Natural M Body Hair

One in four millennial women are setting aside their razors, creams, lasers, and waxing strips. 

recent study showed a sharp decline in underarm shaving among young women in the United Kingdom in the last three years. The same Mintel data also showed that 7 percent more females are choosing to let their leg hair grow freely. Perhaps influenced by the self-care movement as noted by the study’s researchers, more women could be accepting public displays of their body hair and ditching conventional hair removal products for other at-home grooming methods.

Natural Body Hair Strip1

Photo courtesy of Daniel H. Tong/Unsplash

In Egyptian and Greek antiquity, the lack of body hair was seen as a sign of class. Men and women with less body hair were perceived as being wealthier and generally more civilized. Fast forward to the 1880s, when a man named King Camp Gillette invented the first commercially sold razor...for men. Supposedly this was a time when a woman’s need to remove body hair was more marginal, as women tended to dress more “covered up.” It wasn’t until the 1900s that the razor was first marketed and sold for women, shifting conventional thinking back to a preference for smooth, hairless skin.. As decades and technology raged forward, advertising campaigns for hair removal products including razors, wax strips, and depilatory creams focused on the “humiliation” women feel in public from “unwanted” body hair.

Hair removal, for one, is known to sometimes cause skin irritation in the form of bumps, rashes, or redness—a tell-tale sign something’s not right or may be unsafe for your body. Taking razors, waxing, and sometimes harsh hair removal products from the equation is one way of ensuring skin remains unharmed. While facing the social taboos associated with letting underarm or leg hair grow out can be tough, especially as a woman, celebrities are speaking up to help.

Model and activist Paris Jackson explicitly showcased her support for removing the stigma when she exhibited her underarm hair at the 2017 VMAs. Even prior to walking the red carpet, underarm hair visible, she frequently—and proudly—showcased her unshaven body hair in her Instagram photos. After receiving negative feedback in her comments section, Paris spoke out in an Instagram story:

“People are really mad. I wish I could post some of these responses,” she said. “You can just tell how angry and infuriated these people are...I love hair, and sweat, and BO...Some people think that it’s like super disgusting, especially on girls, but every human body does it. It’s natural. Get over it.”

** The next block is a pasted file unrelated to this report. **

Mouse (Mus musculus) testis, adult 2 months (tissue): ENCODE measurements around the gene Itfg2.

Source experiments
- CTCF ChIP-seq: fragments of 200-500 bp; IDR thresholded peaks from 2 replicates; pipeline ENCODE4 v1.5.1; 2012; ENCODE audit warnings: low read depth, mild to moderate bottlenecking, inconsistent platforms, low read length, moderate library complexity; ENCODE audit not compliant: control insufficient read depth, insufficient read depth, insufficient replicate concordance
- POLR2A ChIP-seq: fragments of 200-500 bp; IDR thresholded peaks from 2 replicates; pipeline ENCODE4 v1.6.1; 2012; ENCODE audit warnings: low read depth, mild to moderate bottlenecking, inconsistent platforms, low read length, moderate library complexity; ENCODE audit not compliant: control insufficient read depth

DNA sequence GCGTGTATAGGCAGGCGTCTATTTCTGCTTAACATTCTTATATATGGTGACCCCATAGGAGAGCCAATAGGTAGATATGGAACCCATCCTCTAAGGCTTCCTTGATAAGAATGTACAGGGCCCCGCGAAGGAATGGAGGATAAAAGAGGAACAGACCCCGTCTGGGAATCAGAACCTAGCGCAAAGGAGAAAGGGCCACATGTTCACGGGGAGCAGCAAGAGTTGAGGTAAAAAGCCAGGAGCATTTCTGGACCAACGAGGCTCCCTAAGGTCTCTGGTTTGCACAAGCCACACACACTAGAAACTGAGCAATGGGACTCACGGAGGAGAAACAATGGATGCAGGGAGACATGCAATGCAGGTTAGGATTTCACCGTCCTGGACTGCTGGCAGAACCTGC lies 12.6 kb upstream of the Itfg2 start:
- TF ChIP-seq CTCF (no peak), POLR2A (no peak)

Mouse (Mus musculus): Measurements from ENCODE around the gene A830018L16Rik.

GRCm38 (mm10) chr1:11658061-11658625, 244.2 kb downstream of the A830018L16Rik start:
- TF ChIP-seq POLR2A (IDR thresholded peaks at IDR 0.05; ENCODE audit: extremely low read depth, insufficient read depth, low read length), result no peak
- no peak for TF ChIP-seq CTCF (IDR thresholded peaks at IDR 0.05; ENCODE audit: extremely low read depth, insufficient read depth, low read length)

It’s these messages of self-care and prioritizing grooming over hair removal that help to illuminate the fact that the expectation that women should remove all body hair is  a fabricated social norm. Even back in 2010, singer Solange Knowles tweeted, “Who ever invented the bikini wax was an evil creature. Who said bushes need to b gone?!”

Actress and activist Emma Watson has time and again raved about a product (Fur Oil) designed to care for your hair "down there", rather than choosing removal products. "I'll use it anywhere from the ends of my hair to my eyebrows to my pubic hair," she told Into The Gloss.

Earlier in October, an Adidas model–Arvida Byström–showed off her leg hair in an ad campaign for the brand’s “Superstar” sneakers. The immediate response was inflammatory. The model started seeing an outpouring of negative comments on both Adidas’ and her own social media channels about her body hair.

"My photo from the @adidasoriginals superstar campaign got a lot of nasty comments last week. Me being such an abled, white, cis body with its only nonconforming feature being a lil leg hair. Literally I've been getting rape threats in my DM inbox. I can't even begin to imagine what it's like to not possess all these privileges and try to exist in the world,” Arvida wrote in an Instagram response. “Sending love and try to remember that not everybody has the same experiences being a person 🌎  Also thanks for all the love 🌹 got a lot of that too."

Ultimately, whether you decide to let your body hair grow or not, it’s totally up to you. To us, it’s empowering to see women embracing their body’s natural state and not feeling pressured to change a thing. At the end of the day, it’s all about having the ability to do what makes you feel confident and comfortable in your own skin, no matter what the trends have to say.